Practically every major consumer electronics company has launched a smartwatch, fitness tracker, or some other sort of wearable gadget in the past year or two. Some high-end watch makers are even starting to get in on the action.

But are people actually buying these wearables? Maybe. But companies are certainly shipping them: IDC says 21 million wearables were moved in the third quarter of 2015.


That’s up from 7.1 million devices shipped during the same period in 2014, for an increase of nearly 200 percent.

This was also the first full quarter since Apple released its first wearable device. IDC says the Apple Watch was popular enough to rocket to the number two position in the charts.

Interestingly, most of the other companies in IDC’s top 5 list are shipping fitness trackers rather than smartwatches. The number one spot was claimed by Fitbit, which offers a variety of activity-tracking wristbands and clip-on devices. Xiaomi came in third place, thanks to the company’s low-cost Mi Band bracelet with fitness tracking features.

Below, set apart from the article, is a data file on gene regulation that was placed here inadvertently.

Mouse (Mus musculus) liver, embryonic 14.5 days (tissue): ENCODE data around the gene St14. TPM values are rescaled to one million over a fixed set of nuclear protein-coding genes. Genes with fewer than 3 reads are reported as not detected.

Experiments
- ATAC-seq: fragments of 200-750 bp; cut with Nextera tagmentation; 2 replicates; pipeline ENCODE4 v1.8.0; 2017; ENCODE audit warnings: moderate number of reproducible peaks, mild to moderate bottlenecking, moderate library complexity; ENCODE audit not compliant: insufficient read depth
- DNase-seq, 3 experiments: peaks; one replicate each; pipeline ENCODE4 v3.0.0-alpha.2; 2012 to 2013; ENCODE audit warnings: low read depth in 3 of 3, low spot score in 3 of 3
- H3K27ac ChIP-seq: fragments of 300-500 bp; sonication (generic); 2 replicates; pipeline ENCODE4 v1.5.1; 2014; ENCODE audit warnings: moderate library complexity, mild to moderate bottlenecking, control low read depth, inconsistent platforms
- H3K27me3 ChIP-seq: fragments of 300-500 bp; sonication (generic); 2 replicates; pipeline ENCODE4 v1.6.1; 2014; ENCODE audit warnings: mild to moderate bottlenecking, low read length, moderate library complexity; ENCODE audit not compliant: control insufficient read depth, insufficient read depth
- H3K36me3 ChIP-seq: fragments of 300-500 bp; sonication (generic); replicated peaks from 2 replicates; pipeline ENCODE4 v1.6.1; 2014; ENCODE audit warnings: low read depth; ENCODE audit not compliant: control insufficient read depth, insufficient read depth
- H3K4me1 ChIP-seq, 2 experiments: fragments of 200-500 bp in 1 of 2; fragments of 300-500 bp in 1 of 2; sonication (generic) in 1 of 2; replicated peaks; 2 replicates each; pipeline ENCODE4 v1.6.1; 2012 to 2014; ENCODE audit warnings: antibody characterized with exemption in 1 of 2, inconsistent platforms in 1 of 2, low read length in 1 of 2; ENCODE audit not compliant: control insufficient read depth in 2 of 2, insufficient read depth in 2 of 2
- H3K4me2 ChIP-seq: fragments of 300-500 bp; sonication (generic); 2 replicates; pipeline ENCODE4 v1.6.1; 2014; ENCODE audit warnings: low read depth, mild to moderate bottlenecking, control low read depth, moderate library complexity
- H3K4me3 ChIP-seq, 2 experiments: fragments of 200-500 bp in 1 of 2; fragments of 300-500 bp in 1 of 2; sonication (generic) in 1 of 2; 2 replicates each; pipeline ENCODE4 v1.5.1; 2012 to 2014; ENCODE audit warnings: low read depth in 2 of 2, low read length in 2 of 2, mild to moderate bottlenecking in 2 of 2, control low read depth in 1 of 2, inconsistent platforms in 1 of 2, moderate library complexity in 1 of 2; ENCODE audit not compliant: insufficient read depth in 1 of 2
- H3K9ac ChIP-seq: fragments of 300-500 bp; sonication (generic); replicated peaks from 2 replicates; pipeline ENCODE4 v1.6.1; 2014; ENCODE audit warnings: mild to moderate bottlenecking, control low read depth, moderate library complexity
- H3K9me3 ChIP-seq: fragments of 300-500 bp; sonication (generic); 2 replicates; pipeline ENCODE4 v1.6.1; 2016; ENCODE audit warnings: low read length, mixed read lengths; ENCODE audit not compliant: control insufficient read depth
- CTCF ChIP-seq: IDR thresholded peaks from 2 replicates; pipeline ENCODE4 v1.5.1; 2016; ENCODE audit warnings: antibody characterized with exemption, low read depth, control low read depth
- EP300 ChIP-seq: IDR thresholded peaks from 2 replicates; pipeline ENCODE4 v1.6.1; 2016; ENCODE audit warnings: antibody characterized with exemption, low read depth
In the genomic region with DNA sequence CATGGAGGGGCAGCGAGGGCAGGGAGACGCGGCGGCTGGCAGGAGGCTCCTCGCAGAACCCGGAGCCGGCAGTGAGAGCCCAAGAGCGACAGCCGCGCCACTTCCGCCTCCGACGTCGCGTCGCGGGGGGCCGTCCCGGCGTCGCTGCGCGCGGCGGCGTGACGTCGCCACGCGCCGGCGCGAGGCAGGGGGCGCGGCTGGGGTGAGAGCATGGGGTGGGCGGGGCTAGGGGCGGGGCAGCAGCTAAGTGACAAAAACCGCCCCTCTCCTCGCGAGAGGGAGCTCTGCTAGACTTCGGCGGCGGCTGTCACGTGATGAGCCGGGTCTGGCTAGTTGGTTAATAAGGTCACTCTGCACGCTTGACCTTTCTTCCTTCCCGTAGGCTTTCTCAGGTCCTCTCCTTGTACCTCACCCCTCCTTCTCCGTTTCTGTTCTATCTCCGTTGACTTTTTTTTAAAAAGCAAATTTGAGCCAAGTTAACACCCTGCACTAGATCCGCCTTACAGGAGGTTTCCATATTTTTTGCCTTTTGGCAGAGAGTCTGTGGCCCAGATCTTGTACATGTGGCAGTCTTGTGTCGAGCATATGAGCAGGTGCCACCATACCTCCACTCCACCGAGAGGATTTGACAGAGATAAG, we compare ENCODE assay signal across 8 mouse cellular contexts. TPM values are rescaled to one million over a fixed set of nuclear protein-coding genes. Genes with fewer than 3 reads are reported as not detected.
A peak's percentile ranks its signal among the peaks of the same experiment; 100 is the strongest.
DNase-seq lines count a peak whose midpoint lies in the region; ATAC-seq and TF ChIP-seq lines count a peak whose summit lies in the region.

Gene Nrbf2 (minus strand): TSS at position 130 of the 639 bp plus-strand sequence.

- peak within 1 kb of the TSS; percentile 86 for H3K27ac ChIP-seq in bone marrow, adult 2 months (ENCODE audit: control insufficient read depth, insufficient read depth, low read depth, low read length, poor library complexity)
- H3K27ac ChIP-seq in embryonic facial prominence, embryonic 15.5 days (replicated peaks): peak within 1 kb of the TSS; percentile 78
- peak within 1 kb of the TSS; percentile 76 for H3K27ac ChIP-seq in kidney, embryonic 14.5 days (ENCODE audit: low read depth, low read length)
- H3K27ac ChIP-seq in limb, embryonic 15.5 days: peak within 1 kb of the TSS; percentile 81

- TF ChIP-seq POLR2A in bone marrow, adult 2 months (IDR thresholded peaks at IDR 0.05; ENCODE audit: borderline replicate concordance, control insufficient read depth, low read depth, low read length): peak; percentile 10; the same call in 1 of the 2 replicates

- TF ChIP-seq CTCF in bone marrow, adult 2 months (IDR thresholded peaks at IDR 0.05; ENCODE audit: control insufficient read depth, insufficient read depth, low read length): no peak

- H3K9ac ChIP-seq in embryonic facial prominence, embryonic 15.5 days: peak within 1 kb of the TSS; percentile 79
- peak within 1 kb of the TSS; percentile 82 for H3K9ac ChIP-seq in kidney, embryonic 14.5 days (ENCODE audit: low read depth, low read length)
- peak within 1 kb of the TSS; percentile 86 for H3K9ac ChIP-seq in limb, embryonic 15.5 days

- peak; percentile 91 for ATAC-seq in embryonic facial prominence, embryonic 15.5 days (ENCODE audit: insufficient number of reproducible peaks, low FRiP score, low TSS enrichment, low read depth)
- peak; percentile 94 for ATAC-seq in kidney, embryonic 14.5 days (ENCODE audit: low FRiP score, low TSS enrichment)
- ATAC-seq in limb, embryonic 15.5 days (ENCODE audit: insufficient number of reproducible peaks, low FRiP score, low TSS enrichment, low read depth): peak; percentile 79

GPS and fitness device maker Garmin took the fourth slot, although it was a distant fourth, and Chinese company XTC, which is a subsidiary of BBK, came in fifth.

Noticeably absent from the list? Samsung, Motorola, LG, Asus, Pebble or any other companies that have been pushing smartwatches. IDC notes that the growing number of smartwatch options doesn’t seem to have slowed the growth in the fitness tracker segment. Fitbit, for example, shipped about twice as many units in Q3, 2015 as in Q3, 2014.

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4 replies on “Report: Wearable shipments have tripled”

  1. Which is the accessory, which is Ken and which is Barbie? Are smart watch features becoming an app on fitness trackers or will fitness tracking become a standard function on all smart watches?

  2. I am expecting an apple fitbit with applepay for $100. It would be less profit than the watch, but would increase their applepay user base.

    1. They could actually give the Shuffle line some much needed purpose again by adding some pedometer functions and Apple Pay.

    2. Having a mobile payment system attached to your wrist makes more sense than having it part of your phone. As part of the phone it’s not much (any?) more convenient than just grabbing a card out of your wallet.

      Still, I need a compelling reason to once again have something attached to my wrist, and a smartwatch even with mobile pay is not that reason. I suspect that’s why sales have “only” increased 200% in a relatively new market. That’s not a good figure.

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